- Hardcover: 384 pages
- Publisher: Basic Books; 1 edition (Jan. 11 2011)
- Language: English
- ISBN-10: 9780465010219
- ISBN-13: 978-0465010219
- ASIN: 0465010210
- Product Dimensions: 15.6 x 3 x 23.5 cm
- Shipping Weight: 621 g
- Average Customer Review: 8 customer reviews
- Amazon Bestsellers Rank: #377,545 in Books (See Top 100 in Books)
Alone Together: Why We Expect More from Technology and Less from Each Other Hardcover – Jan 11 2011
|New from||Used from|
Customers who viewed this item also viewed
What other items do customers buy after viewing this item?
No Kindle device required. Download one of the Free Kindle apps to start reading Kindle books on your smartphone, tablet, and computer.
To get the free app, enter your mobile phone number.
“Sherry Turkle is the Margaret Mead of digital culture. Parents and teachers: If you want to understand (and support) your children as they navigate the emotional undercurrents in today’s technological world, this is the book you need to read. Every chapter is full of great insights and great writing.”
New York Times Book Review
“[Turkle] summarizes her new view of things with typical eloquence…fascinating, readable.”
“What [Turkle] brings to the topic that is new is more than a decade of interviews with teens and college students in which she plumbs the psychological effect of our brave new devices on the generation that seems most comfortable with them.”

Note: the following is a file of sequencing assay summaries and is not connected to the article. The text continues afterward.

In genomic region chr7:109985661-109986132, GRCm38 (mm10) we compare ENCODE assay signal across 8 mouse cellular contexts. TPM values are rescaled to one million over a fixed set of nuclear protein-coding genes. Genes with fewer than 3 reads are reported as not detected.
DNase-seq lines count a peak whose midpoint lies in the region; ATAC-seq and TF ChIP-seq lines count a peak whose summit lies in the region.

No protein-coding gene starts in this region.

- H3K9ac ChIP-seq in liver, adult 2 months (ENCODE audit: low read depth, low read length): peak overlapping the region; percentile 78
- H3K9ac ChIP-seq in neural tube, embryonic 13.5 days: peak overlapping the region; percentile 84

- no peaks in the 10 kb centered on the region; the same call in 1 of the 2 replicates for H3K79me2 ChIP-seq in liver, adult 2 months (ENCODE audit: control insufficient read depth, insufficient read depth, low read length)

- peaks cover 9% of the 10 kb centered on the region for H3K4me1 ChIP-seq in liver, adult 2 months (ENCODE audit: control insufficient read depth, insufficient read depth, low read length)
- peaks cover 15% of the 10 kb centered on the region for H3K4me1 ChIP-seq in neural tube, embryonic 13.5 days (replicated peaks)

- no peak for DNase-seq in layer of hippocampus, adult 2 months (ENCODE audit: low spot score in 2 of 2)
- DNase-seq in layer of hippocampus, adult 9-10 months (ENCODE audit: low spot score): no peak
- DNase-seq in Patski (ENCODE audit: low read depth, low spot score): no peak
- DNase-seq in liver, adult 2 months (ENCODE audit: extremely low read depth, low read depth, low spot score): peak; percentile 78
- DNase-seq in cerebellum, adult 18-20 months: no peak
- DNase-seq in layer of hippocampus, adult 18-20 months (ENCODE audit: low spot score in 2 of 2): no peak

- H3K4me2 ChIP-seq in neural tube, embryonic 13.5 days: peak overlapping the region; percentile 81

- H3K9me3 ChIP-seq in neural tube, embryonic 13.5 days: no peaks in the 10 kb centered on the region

“A fascinating portrait of our changing relationship with technology.”
Natural History Magazine
“A fascinating, insightful and disquieting “intimate ethnography” of our digital, robotic moment in history.”
“Turkle is a gifted and imaginative writer…[who] pushes interesting arguments with an engaging style.”
Jill Conway, President emerita, Smith College, and author of The Road from Coorain
“Based on an ambitious research program, and written in a clear and beguiling style, this book which will captivate both scholar and general reader and it will be a landmark in the study of the impact of social media.”
About the Author
Showing 1-8 of 8 reviews
There was a problem filtering reviews right now. Please try again later.
Turkle uses stories about the various people she has interviewed and observed, and it is through this layering of story that she makes her case. I find her to be a most excellent and worthy guide.
surprise to read this text. It documents and describes our civilization's romance with technologies we barely understand. It gives fair warning of the roads we are on and a last longing look back on a time when we inhabited our bodies. As a recovered netzien I was relieved but saddened by the book, I don't have much hope that we as a species will moderate out disengagement from each other, but you never know..
A must read while you can...
Want to see more reviews on this item?